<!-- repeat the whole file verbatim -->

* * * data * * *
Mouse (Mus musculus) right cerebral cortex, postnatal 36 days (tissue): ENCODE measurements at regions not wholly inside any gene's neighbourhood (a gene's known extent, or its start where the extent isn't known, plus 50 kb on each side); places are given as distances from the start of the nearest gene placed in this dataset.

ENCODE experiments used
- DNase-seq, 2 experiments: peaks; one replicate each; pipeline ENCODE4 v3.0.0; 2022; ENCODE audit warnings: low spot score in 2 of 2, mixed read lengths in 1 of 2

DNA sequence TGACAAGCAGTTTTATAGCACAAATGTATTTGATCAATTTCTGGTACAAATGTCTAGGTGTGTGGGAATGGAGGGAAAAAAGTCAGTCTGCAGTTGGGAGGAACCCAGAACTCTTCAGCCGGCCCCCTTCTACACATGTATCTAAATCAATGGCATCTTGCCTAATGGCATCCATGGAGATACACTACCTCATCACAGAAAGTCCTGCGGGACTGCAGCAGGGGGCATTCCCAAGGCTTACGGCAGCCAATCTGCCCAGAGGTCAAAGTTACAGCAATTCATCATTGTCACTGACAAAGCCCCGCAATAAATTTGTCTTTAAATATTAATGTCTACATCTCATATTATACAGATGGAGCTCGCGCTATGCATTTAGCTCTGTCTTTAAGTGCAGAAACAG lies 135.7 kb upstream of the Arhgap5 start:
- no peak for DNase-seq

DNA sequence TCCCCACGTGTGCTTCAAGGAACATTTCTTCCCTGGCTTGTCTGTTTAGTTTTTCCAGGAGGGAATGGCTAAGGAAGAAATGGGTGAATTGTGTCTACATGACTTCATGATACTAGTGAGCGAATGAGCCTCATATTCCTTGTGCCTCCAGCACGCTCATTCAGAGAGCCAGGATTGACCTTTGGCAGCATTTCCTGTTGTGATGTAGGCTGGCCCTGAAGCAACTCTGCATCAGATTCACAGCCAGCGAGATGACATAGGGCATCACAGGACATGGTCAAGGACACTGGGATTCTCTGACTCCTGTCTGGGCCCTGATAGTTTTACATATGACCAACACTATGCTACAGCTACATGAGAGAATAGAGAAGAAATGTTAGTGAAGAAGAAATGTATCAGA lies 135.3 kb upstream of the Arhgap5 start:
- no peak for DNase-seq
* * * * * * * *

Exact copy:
Mouse (Mus musculus) right cerebral cortex, postnatal 36 days (tissue): ENCODE measurements at regions not wholly inside any gene's neighbourhood (a gene's known extent, or its start where the extent isn't known, plus 50 kb on each side); places are given as distances from the start of the nearest gene placed in this dataset.

ENCODE experiments used
- DNase-seq, 2 experiments: peaks; one replicate each; pipeline ENCODE4 v3.0.0; 2022; ENCODE audit warnings: low spot score in 2 of 2, mixed read lengths in 1 of 2

DNA sequence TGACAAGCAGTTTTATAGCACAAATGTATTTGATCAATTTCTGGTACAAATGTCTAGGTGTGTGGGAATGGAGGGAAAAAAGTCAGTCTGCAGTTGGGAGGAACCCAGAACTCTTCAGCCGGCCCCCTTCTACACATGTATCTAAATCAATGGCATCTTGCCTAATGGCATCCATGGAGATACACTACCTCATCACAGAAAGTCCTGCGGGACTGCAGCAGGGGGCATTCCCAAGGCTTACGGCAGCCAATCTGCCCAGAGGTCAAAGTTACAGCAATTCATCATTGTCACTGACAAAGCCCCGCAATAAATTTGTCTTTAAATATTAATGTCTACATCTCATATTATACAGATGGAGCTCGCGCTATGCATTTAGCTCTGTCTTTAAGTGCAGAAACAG lies 135.7 kb upstream of the Arhgap5 start:
- no peak for DNase-seq

DNA sequence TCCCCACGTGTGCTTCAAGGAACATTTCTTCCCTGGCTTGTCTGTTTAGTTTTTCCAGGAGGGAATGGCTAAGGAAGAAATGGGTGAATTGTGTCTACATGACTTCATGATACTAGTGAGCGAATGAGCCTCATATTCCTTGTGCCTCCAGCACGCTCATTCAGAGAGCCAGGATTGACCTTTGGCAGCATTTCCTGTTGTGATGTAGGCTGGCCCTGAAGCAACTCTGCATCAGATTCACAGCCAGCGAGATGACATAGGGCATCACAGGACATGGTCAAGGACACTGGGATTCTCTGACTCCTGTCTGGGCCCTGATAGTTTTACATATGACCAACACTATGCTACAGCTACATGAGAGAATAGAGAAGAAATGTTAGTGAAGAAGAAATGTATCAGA lies 135.3 kb upstream of the Arhgap5 start:
- no peak for DNase-seq